In addition to the formalism being developed for Coroutine models, a preliminary implementation has been written in Ptolemy II, and further development of this model will follow along several research directions. One of these will be to use the formal language and practical implementation of the model to unify several other models of computation such as SyncCharts, Modal Models, Control Flow Graphs, and exception handling mechanisms. Practical case-studies will also be developed to demonstrate the power and breadth of this formalism. Finally, the possibility has been explored to use Coroutine Models as a means of modeling the execution strategy of other models. This work has been published in a paper coroutines.
In order to study the semantics of Models of Computation implemented in ptolemyII, with an particular interest in the meaning of their composition in heterogeneous models, Modular Actor Interfaces was developed to give a clear mathematical description of these models. In the language of Modular Actor Interfaces, an Actor is given a mathematical model consisting of its input, output, and state types, its initial state, and four interface functions:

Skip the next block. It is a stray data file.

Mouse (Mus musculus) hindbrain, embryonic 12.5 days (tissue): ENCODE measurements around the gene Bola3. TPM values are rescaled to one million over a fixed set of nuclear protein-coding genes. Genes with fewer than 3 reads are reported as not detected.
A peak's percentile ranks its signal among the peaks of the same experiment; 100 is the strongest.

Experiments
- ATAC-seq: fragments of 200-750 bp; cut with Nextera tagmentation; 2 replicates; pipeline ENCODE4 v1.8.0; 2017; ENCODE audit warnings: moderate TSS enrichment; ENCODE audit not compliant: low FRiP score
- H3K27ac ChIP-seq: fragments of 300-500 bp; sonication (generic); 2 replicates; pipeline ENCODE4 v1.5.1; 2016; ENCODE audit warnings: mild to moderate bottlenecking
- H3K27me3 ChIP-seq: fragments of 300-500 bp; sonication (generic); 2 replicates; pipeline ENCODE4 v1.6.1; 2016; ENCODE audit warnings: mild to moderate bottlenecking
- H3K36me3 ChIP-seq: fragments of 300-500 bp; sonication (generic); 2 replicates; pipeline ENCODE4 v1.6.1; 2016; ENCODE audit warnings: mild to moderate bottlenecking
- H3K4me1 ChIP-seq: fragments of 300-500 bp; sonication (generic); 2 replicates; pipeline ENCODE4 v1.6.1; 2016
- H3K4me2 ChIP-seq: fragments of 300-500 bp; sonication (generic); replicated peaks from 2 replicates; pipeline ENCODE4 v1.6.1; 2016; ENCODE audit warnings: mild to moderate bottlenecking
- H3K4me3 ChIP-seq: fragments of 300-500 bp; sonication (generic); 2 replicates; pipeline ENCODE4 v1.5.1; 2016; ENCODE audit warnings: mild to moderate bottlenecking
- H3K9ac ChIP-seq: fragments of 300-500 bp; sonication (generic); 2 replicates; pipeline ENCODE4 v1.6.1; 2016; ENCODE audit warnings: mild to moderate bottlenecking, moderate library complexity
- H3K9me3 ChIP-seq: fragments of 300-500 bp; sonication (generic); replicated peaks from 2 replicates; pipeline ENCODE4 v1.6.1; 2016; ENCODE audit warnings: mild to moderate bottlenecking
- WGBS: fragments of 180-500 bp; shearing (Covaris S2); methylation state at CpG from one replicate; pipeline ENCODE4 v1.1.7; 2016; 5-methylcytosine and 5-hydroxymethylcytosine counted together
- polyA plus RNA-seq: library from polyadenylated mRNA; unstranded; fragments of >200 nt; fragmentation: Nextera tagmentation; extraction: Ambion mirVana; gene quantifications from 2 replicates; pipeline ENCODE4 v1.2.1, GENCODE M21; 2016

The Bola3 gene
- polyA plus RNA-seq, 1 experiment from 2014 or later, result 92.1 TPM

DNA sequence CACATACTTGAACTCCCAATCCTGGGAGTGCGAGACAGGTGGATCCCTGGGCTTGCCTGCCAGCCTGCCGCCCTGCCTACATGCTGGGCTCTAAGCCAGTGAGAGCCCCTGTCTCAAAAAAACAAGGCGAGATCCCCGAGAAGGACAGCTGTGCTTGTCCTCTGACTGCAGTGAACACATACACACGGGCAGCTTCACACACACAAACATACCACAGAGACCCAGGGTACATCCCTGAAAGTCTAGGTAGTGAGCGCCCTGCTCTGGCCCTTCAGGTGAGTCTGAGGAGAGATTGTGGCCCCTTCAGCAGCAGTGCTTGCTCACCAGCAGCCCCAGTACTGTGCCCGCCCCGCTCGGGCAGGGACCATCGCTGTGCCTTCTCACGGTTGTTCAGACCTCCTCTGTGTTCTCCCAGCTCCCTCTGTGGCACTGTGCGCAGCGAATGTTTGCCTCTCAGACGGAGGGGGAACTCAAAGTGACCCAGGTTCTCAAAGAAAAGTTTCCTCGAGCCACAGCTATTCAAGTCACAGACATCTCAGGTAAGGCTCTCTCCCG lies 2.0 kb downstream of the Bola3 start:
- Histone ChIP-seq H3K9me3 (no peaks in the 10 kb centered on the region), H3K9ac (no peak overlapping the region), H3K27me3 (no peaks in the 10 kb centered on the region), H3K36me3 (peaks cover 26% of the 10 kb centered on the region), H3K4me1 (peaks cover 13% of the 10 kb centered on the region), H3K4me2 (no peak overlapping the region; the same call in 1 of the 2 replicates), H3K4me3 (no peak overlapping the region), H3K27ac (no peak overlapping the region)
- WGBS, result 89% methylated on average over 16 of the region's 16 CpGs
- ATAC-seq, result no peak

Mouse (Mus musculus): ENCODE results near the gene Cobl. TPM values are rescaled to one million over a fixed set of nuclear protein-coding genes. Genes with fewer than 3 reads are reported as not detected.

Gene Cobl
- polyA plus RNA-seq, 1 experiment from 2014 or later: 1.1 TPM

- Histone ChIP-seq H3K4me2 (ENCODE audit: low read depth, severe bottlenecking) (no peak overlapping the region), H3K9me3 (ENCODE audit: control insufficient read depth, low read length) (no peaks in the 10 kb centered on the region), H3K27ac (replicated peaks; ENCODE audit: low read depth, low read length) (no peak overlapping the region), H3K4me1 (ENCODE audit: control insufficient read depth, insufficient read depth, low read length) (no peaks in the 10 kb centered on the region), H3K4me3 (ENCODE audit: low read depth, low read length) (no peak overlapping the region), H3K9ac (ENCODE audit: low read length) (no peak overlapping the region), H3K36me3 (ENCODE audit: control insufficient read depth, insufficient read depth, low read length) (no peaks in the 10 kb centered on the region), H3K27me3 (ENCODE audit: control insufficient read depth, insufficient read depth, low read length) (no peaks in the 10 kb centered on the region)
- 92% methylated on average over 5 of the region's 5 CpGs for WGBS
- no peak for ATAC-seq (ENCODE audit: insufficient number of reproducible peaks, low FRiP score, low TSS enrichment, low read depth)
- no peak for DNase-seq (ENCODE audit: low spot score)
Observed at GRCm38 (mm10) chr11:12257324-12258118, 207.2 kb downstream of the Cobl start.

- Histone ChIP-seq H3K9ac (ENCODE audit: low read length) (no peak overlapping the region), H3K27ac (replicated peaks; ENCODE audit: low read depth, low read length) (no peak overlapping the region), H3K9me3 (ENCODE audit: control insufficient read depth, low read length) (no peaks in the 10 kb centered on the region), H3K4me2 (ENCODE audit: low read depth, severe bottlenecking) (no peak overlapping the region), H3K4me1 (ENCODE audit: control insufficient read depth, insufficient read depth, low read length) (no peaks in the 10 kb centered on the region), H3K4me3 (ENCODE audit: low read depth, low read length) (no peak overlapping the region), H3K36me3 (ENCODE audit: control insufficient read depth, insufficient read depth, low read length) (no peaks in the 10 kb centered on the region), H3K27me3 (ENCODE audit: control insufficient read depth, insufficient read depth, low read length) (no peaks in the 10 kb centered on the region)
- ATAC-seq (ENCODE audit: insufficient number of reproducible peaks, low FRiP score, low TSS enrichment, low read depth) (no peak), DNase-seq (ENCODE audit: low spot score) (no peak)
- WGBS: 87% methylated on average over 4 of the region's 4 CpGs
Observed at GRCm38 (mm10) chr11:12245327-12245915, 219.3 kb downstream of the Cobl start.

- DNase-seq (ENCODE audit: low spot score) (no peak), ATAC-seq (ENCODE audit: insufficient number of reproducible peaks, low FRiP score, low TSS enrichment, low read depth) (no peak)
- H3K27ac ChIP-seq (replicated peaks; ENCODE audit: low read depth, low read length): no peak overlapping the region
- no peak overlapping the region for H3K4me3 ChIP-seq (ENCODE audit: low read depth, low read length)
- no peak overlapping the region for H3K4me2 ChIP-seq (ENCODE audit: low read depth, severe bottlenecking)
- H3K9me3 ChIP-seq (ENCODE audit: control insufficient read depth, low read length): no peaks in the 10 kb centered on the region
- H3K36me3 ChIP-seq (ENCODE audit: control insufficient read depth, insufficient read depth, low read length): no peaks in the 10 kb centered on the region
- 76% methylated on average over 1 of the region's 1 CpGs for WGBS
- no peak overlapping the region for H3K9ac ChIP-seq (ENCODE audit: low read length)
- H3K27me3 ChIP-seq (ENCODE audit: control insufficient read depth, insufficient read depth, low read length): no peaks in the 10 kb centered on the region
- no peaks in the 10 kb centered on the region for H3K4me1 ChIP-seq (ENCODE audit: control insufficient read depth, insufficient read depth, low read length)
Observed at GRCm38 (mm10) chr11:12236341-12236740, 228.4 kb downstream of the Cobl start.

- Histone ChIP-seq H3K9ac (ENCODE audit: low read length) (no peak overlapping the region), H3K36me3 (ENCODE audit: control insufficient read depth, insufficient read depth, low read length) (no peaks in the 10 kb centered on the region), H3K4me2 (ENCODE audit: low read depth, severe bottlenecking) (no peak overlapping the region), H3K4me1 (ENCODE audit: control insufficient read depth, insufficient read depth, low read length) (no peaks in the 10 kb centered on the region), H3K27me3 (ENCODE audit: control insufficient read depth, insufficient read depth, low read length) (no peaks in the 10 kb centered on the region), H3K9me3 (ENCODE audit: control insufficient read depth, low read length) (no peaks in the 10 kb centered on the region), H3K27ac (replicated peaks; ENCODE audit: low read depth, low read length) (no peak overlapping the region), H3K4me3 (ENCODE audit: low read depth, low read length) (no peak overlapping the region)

In this language, a model consists of a set of Actors, each having the above elements, connected together by their ports into an Actor Graph, as well as to ports for the model. Given a particular Director, representing a Model of Computation, the model becomes itself an Actor. The Director describes how to build the spaces and interface functions of the model from those of the contained Actors and from the Actor Graph. As such, the Director acts as an Actor combinator parameterized by the structure of the Actor Graph.
This details regarding this formal treatment of ptolemyII Models of Computation is given in the article modularSem, which will be published in Mathematical Structures in Computer Science. In order to work with this formalism directly, a kernel of ptolemyII functionality called PTuring was developed in Haskell. Future plans for this research involve understanding better the relationships between models of computation described in this formalism and what the consequences are of heterogeneous compositions of various Models of Computation.